Some "Jeopardy" contestants spend months devouring tomes, memorizing flash cards, reviewing lists, and poring over deeds of famous historical and literary characters. MLIS student Chloe Horning took a different tack.
She prepped for TV's top answer-and-question quiz show by playing games.
"I knew trying to memorize everything wouldn't do anything for me. I can't absorb that amount of information, and it would have driven me crazy to try. Plus, I do enough studying in the iSchool," says Horning, who flew to L.A. in February to tape a "Jeopardy" segment that airs later this spring.
To bone up, she played Trivial Pursuit with friends on weekends and honed quiz-show skills with a Nintendo DS handheld "Jeopardy" game. She also scrutinized nightly episodes of the long-running TV show, which offers contestants clues ("It is a dense rocky planet, third closest to the sun") and challenges them to come up with the corresponding question ("What is Earth?").
She crammed in only one subject: sports. "I was terrified I would get some really in-depth sports questions, so I made a map of the U.S. and drew in all the teams of the four national sports leagues," says the second-year graduate student and editor of the iSchool newsletter "The Silverfish."
Her iSchool peers and professors offered plenty of atta-girl support. "I got a ton of encouragement from them. They were super excited - maybe even a little jealous," she says with a laugh.
The MLIS program itself boosted her competitive edge. "Our professors in the program have us constantly thinking about how to answer reference questions and are interested in really obscure information, so being in that environment was really helpful."
Appearing on "Jeopardy" has been a decades-long dream for Horning, who started watching the show as a child and has rarely missed an episode since. She got hooked one summer when she and her little brother, David Morgan, went to live with grandparents who turned the show on every night at dinnertime. Grandma, grandpa, and the grade-school girl were soon shouting out answers over their meat and potatoes. "If you don't shout, you're not really playing," says Horning.
The iconic TV show hasn't changed much from her childhood. The bouncy "think" music - da-de-da-da - is the same. The format is the same. And, since it went into syndication in 1984, the host has been the same: Alex Trebek, now a debonair 70. It's both a trivia and a gambling game. Each night, three contestants wager on a wild array of categories, from pop culture to ancient history. When they hit their buzzers and answer correctly, their winnings go up. Whoever has the fattest wallet at game's end is declared the winner, and returns the next night. Second-place winners go home with $2,000, and third-place winners with $1,000.
Players can make fortunes. Seattle area resident Ken Jennings, who broke the record for most consecutive games played in 2004-2005, accumulated well over $2 million in winnings and was one of the grand champs who earlier this year went up against IBM supercomputer "Watson," a natural-language machine that stores some 15 trillion bytes of data.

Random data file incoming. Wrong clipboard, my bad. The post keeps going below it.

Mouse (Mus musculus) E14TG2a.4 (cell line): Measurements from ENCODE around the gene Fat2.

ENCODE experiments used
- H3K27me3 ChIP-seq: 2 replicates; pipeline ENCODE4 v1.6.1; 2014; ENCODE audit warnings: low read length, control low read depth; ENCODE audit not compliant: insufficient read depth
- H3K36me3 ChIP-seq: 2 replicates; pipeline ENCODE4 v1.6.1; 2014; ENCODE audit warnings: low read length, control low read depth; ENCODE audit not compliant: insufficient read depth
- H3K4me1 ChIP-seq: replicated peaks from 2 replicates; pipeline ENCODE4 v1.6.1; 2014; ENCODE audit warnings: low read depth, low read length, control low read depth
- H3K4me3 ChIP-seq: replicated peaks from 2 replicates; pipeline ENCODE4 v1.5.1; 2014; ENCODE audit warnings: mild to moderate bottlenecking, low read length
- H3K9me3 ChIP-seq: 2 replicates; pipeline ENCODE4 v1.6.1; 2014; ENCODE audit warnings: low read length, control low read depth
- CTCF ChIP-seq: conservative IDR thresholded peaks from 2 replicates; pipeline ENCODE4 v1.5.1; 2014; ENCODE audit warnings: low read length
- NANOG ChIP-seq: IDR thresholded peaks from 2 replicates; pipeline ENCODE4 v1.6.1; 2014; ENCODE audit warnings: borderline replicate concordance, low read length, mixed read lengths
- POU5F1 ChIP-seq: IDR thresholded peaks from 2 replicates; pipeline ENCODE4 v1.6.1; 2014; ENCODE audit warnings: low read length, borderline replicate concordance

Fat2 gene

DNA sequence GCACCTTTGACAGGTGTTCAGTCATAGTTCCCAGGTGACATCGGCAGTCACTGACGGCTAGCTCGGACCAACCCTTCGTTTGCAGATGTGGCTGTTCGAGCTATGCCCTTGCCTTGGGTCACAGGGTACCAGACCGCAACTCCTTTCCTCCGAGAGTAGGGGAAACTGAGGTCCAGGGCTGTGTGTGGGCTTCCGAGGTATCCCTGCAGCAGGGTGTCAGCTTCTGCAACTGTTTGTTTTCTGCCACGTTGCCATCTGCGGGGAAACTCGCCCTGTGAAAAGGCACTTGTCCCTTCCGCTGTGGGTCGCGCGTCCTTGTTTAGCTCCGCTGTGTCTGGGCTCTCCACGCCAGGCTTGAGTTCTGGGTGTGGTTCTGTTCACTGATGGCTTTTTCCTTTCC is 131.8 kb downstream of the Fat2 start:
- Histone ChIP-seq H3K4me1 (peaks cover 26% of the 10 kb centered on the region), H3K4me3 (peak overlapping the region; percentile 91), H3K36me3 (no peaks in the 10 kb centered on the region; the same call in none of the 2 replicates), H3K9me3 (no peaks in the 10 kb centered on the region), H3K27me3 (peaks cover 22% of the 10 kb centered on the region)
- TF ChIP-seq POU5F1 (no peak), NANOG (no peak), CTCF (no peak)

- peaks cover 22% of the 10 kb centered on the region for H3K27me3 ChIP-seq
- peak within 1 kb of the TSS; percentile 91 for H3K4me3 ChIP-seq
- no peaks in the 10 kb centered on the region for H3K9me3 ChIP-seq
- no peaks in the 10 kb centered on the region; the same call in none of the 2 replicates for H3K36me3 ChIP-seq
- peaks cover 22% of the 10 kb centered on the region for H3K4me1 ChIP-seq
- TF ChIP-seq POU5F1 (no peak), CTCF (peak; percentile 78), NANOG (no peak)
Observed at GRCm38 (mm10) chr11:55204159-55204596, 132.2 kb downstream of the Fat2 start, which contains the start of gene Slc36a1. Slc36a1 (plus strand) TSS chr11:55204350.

Horning isn't ready to take on Watson. "I would be creamed - annihilated." But she does have a verbal knack that gives her a competitive edge in play with fellow humanoids, she says. "There's wordplay inherent in the clue that you have to understand to get the answer right. That's the part I'm good at."
She put those skills to work after acing the online "Jeopardy" test and heading off to a San Francisco audition with dozens of other game-show wannabes in November. "It was neat to be there, in a roomful of people who were just as geeky as I was," she says.
Notified by phone that she'd made the final cut, Horning flew off to L.A. mid-February, loaded with high hopes and a hefty supply of hair mousse. "There's a mandate in the paperwork that says you have to show up with your hair camera-ready. That stressed me out more than anything."
Studio producers, who film multiple episodes each day, kept everyone at ease, telling contestants exactly what to do and helping them practice. One gave Horning a personal tutorial on hitting the buzzer, a tricky bit of business that requires exquisite timing and thumb finesse. "I had to learn to wait until the host finished the last word of the clue," she says. "It's this funny cognitive thing. You think that last word has been said, but it hasn't come out of his mouth yet."
Finally, cameras began to roll, and Horning's name was called for a random-matchup. In minutes, she was at the podium, on the set, in the spotlight, living the dream. "It's all so iconic, and very surreal," says Horning. "You hear the music coming up and suddenly you're inside the TV show. It's thrilling. Then a weird, focused calm comes over you and you think, 'I'm just a question-answering machine now.' "
Horning, who signed a non-disclosure contract with producers, can't reveal how far she got in the game, how much she won or any other details that would give away the outcome of the episode, which will air May 26. Even her best silver-screen moment is top-secret. "That would be a spoiler."
The MLIS student plans to celebrate her "Jeopardy" debut in a near-by tavern with a big-screen TV. But she may not belly up to the bar. "I'll probably be cowering in the corner," says Horning. "It's really hard to watch yourself on TV."